Drinking or eating too fast

This is probably the most common trigger. You are so pumped to gulp down that tasty beverage or food you’ve been thinking about all day that you can’t help but chug the sustenance as if there would be nothing left on earth in 10 seconds. You can also swallow air in addition to the intended “payload” to be delivered into the put of your belly. The stomach becomes distended and irritated. The diaphragm ends up contracting like it does when breathing.

Drinking or eating too much

This is especially true with fatty foods or of course drinking alcohol because you feel the need to consume ridiculous amounts proving to everyone how “awesome” you are. Same as above this is an action that can irritate the diaphragm.

Disturbance to the nerve pathways from the brain

Sometimes hiccups can be brought on by temperature changes or emotional situations. On the other hand this is also the reason why an abrupt shock can sometimes “cure” the attack.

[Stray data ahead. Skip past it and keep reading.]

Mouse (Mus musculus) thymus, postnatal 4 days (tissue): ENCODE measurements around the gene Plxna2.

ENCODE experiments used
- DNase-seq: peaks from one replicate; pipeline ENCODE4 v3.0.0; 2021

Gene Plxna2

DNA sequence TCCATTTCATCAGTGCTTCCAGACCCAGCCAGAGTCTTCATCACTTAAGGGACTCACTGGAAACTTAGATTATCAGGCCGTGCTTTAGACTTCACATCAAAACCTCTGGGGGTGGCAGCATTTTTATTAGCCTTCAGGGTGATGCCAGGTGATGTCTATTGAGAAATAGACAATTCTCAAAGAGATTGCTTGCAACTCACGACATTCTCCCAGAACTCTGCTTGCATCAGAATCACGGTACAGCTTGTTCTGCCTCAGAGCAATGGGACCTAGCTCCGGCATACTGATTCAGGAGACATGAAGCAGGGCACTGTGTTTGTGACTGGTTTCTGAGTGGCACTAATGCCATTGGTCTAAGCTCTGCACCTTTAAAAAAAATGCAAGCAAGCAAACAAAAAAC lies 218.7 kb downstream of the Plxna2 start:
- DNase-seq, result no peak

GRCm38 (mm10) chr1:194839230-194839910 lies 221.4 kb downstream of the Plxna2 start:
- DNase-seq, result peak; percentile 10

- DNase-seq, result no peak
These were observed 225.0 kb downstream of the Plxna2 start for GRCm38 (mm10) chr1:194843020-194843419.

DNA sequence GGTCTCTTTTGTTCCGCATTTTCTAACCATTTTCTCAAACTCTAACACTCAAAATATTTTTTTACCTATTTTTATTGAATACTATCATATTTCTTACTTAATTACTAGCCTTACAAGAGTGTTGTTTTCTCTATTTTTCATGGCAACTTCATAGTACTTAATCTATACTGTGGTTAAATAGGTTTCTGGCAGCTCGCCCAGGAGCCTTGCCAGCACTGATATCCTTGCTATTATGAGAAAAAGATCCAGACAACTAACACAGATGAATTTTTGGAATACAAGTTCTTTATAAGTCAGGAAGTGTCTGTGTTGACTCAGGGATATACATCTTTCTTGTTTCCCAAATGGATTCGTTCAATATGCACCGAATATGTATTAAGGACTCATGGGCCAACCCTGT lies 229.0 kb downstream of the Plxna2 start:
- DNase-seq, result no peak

A sign of disease or illness

Normally hiccups are just minor annoyances but persistent hiccups can be a sign of disease. Sources suggest that they can be brought on by many ailments including: brain trauma,  spinal cord integrity, infections, lesions, central nervous system conditions, metabolic disorders, peptic ulcers and even anesthesia.

cover mouth guy

So how can I get rid of these buggers once I start hiccuping?

  • Hold your breath (This is the one I use and it almost always works)
  • Breathing into a paper bag
  • Drink a glass of water quickly
  • Get scared or surprised abruptly

Some odd potential cures I’ve heard but have no idea on the validity of them:

  • Swallow a teaspoon of sugar
  • Sip on some lemon juice